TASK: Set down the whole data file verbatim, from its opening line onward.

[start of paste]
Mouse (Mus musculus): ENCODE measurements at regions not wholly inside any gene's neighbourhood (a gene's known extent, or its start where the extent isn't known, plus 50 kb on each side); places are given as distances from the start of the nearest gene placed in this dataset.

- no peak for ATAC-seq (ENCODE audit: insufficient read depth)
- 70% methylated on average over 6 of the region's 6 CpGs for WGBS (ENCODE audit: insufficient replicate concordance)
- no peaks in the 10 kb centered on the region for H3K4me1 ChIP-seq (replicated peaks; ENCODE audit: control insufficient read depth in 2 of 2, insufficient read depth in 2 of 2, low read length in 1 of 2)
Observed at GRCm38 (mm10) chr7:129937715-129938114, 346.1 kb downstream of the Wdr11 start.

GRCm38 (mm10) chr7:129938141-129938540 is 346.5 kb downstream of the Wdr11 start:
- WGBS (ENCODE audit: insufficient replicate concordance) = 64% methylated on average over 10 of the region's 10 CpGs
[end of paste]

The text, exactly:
Mouse (Mus musculus): ENCODE measurements at regions not wholly inside any gene's neighbourhood (a gene's known extent, or its start where the extent isn't known, plus 50 kb on each side); places are given as distances from the start of the nearest gene placed in this dataset.

- no peak for ATAC-seq (ENCODE audit: insufficient read depth)
- 70% methylated on average over 6 of the region's 6 CpGs for WGBS (ENCODE audit: insufficient replicate concordance)
- no peaks in the 10 kb centered on the region for H3K4me1 ChIP-seq (replicated peaks; ENCODE audit: control insufficient read depth in 2 of 2, insufficient read depth in 2 of 2, low read length in 1 of 2)
Observed at GRCm38 (mm10) chr7:129937715-129938114, 346.1 kb downstream of the Wdr11 start.

GRCm38 (mm10) chr7:129938141-129938540 is 346.5 kb downstream of the Wdr11 start:
- WGBS (ENCODE audit: insufficient replicate concordance) = 64% methylated on average over 10 of the region's 10 CpGs